Solutions for Saving Elephants on World Elephant DayAug 11th, 2016 | By admin | Category: Environment/Sustainability
By Suzanne York.One elephant is killed every 15 minutes for its ivory.
This is because human beings are doing a good job of wiping wild elephants off the face of the Earth, most of which are killed for their ivory tusks that are hacked off to fuel a multi-billion dollar illegal wildlife trade.
In the 20th century, there may have been as many as 3-5 million African elephants. But according to World Wildlife Fund (WWF), there are now around 470,000. More African elephants are being killed by poachers than are being born each year and some populations may be perilously close to extinction.
Poaching is the biggest threat, but loss of habitat, along with human population growth, are also threatening elephant survival, leading to an increase in human-elephant conflicts.
In an article in the journal BioScience, 43 scientists reported that without immediate changes, many of the Earth’s most iconic species will go extinct. In addition to calling for “bold political action and financial commitments from nations worldwide,” the experts call for comprehensive action, including expanding habitats for the animals and changing conservation policy.
In the above report, the scientists mentioned that the situation is particularly dire in sub-Saharan Africa – precisely where most of the world’s population growth will occur. The United Nations World Population Prospects for 2015 stated the following:
Africa continues to experience very high rates of population growth. Between 2015 and 2050, the populations of 28 African countries are projected to more than double. By 2100, ten African countries are projected to increase by at least five-fold: Angola, Burundi, Democratic Republic of Congo, Malawi, Mali, Niger, Somalia, Uganda, United Republic of Tanzania and Zambia.
Also consider that in Africa as a whole, 60 percent of the population is age 24 and under. Meeting their reproductive needs (access and education) is paramount.
Banning Ivory and Beyond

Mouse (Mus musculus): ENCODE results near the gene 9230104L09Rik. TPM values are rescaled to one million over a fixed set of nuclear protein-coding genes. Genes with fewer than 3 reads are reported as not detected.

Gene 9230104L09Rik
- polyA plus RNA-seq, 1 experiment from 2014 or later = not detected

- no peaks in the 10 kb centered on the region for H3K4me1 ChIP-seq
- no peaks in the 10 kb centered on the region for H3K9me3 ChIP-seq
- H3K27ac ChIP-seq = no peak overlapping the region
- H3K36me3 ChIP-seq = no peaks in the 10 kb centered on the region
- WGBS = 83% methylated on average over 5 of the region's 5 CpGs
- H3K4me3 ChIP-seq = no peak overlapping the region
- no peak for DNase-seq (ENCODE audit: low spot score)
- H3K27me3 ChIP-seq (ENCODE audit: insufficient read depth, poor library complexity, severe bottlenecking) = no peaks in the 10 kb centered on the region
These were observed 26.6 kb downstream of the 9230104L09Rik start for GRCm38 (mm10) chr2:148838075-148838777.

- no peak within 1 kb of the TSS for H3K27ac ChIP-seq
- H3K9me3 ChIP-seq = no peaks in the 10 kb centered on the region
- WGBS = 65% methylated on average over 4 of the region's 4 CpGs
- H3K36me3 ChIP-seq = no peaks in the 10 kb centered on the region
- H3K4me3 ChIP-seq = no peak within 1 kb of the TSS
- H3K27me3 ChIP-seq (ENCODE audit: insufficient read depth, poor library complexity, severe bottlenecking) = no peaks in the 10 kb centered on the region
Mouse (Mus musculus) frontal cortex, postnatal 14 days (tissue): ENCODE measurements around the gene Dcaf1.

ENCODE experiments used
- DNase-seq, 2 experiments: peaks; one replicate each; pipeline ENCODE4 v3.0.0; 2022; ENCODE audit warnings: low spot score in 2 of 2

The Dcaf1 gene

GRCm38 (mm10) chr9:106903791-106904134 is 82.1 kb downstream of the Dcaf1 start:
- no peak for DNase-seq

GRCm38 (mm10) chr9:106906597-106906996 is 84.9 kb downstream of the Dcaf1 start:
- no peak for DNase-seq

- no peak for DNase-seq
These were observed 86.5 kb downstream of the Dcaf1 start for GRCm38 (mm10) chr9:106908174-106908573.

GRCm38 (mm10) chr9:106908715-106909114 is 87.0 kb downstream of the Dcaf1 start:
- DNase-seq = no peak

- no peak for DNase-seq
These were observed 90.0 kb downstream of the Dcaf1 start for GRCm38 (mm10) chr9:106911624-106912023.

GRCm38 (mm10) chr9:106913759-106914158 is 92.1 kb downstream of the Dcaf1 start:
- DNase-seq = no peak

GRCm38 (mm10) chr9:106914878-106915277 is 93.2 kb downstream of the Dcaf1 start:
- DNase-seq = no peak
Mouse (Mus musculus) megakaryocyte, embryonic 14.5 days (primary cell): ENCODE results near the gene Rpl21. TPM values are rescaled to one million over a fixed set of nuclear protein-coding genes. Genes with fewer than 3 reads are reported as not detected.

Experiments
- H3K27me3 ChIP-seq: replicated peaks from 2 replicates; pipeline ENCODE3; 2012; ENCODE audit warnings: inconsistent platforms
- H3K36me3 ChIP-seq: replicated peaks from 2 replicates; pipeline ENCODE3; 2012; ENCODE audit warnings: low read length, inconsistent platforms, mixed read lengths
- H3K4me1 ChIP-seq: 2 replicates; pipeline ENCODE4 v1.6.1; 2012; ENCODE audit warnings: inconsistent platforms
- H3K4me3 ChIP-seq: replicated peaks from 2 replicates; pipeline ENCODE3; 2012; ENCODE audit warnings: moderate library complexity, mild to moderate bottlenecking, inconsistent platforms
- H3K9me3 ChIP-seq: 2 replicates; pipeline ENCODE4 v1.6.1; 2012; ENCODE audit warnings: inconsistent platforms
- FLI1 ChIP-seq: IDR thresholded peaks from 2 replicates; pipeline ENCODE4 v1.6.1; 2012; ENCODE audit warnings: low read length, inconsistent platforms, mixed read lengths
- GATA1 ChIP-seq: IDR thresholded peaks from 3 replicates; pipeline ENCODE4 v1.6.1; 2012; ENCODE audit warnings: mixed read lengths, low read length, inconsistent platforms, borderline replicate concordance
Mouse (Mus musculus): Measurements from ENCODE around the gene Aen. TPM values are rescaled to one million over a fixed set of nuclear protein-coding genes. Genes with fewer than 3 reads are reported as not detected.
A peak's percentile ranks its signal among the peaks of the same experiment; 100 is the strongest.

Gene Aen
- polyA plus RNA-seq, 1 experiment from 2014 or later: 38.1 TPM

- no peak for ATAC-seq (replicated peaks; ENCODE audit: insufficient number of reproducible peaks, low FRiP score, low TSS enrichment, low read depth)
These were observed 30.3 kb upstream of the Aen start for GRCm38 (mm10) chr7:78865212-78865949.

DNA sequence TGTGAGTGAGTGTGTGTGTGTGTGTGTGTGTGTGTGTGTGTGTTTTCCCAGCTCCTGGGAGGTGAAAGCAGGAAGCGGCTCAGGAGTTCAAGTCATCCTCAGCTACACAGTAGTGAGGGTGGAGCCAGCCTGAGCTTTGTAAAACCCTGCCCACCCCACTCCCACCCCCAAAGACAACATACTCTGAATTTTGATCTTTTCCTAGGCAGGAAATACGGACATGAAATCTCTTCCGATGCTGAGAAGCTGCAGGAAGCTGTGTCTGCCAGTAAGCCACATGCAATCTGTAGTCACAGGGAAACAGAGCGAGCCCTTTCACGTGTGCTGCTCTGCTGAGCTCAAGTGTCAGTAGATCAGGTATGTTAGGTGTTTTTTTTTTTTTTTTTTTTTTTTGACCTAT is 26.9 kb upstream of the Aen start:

Reducing and ending consumption of ivory is critical if elephants are to be saved. Organizations such as WildAid seem to be having some success in changing attitudes in high ivory consuming nations like China. Recently, China and the U.S. – another high ivory consumer – have both committed to end commercial ivory sales. Many other countries have also instituted bans.
Will that be enough? Briefly, here are some other solutions for saving elephants that should get more support:
Empowering Local Communities and Indigenous Peoples
Last month a new report by IUCN, TRAFFIC and other large organizations highlighted the need for indigenous peoples and local communities – the ones who live side by side with wildlife – to be a key part of the strategies to combat the illegal wildlife trade.
“There is a clear need to raise awareness of examples where sustainable use of wildlife benefits local communities and engages them in conservation and protection against outsiders who would exploit these assets for their own gain,” said Roland Melisch, Senior Director for Africa and Europe with TRAFFIC.
Addressing the needs of women can benefit families, communities and ultimately the environment, especially when it comes to family planning. A 2014 Guttmacher Institute analysis found that in Africa, one in four married women of reproductive age have an unmet need for contraception (women who want to delay or stop childbearing but are not using contraception).
The Democratic Republic of Congo (DRC) is one of the world’s fastest growing countries, with a total fertility rate (the average number of children per woman over the course of her lifetime) of 6.6 children per woman. Very few women use modern contraception in the DRC: 8% of women in the entire country and as little as 4 to 5% of women in rural areas. Read here about how the Jane Goodall Institute’s integrated population, health and environment approach is addressing family planning and wildlife protection in the DRC.
Of course, poachers tend to be men, and males with little education or few job prospects need to find ways to survive and feed their families. Men need to be invested in and empowered too, to overcome poverty and a lack of quality jobs, and to have the right to an education. Ultimately it comes down to empowering all people.
Advocating for Rights of Nature
Earth does not exist for humans alone. There is a growing movement around recognizing rights of nature that acknowledges that nature in all its life forms has the right to exist, persist, maintain and regenerate its vital cycles. Under this thinking, nature is not viewed as property and something to be exploited by humans.
Ecuador, Bolivia and New Zealand all have in place some legal rights or instruments for recognizing rights for nature that can be a guide for protecting endangered species. In the face of 33,000 elephants poached for ivory every year, it’s hard to say that traditional conservation efforts are working.
Take Action to Help Elephants
Elephants are intelligent, sentient creatures and have a complex social structure. Yet unbelievably, we might soon reach a time when there are no elephants left in the wild.
Until our world takes bold action, here are a few easier ways for individuals to support protecting elephants:
- Take WildAid’s Ivory Free Pledge
- Support rangers battling poachers in Virunga National Park – donations go to the park’s Elephant Protection Unit
- Join the Global March for Elephants and Rhinos (September 24, 2016)
- Connect with #WorldElephantDay on social media
- Visit the David Sheldrick Wildlife Trust for more ways to take action
Suzanne York is Project Director of Transition Earth.